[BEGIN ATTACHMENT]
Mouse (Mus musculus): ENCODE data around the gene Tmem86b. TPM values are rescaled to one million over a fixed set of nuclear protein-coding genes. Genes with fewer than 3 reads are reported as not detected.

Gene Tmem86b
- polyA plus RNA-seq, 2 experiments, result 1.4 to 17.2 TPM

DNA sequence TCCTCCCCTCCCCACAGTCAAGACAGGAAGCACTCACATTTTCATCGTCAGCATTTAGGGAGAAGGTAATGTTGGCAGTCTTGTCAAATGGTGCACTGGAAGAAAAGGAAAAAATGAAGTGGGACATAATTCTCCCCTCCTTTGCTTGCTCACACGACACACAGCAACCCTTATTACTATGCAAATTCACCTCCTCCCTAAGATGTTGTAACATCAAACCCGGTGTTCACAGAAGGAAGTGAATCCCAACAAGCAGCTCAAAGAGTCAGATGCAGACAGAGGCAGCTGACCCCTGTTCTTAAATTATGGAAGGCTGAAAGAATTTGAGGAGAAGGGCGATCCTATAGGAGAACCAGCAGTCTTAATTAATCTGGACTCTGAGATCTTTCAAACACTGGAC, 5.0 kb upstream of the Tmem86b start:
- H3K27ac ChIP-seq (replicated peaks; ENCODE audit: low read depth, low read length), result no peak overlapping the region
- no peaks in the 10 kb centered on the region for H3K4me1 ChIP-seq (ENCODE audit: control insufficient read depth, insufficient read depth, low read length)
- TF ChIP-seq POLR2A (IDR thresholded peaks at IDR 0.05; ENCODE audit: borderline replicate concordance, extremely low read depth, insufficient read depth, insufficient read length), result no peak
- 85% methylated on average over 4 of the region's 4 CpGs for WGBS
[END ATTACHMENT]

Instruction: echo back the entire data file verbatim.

Mouse (Mus musculus): ENCODE data around the gene Tmem86b. TPM values are rescaled to one million over a fixed set of nuclear protein-coding genes. Genes with fewer than 3 reads are reported as not detected.

Gene Tmem86b
- polyA plus RNA-seq, 2 experiments, result 1.4 to 17.2 TPM

DNA sequence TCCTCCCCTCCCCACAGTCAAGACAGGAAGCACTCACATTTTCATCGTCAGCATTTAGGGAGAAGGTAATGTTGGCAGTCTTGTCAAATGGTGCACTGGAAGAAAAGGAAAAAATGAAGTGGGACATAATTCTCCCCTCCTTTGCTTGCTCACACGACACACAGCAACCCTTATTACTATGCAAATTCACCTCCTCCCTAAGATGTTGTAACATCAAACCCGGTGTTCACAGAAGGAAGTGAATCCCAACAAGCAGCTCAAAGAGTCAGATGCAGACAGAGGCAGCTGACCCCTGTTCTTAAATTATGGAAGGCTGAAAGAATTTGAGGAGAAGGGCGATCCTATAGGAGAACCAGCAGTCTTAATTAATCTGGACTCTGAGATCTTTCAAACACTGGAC, 5.0 kb upstream of the Tmem86b start:
- H3K27ac ChIP-seq (replicated peaks; ENCODE audit: low read depth, low read length), result no peak overlapping the region
- no peaks in the 10 kb centered on the region for H3K4me1 ChIP-seq (ENCODE audit: control insufficient read depth, insufficient read depth, low read length)
- TF ChIP-seq POLR2A (IDR thresholded peaks at IDR 0.05; ENCODE audit: borderline replicate concordance, extremely low read depth, insufficient read depth, insufficient read length), result no peak
- 85% methylated on average over 4 of the region's 4 CpGs for WGBS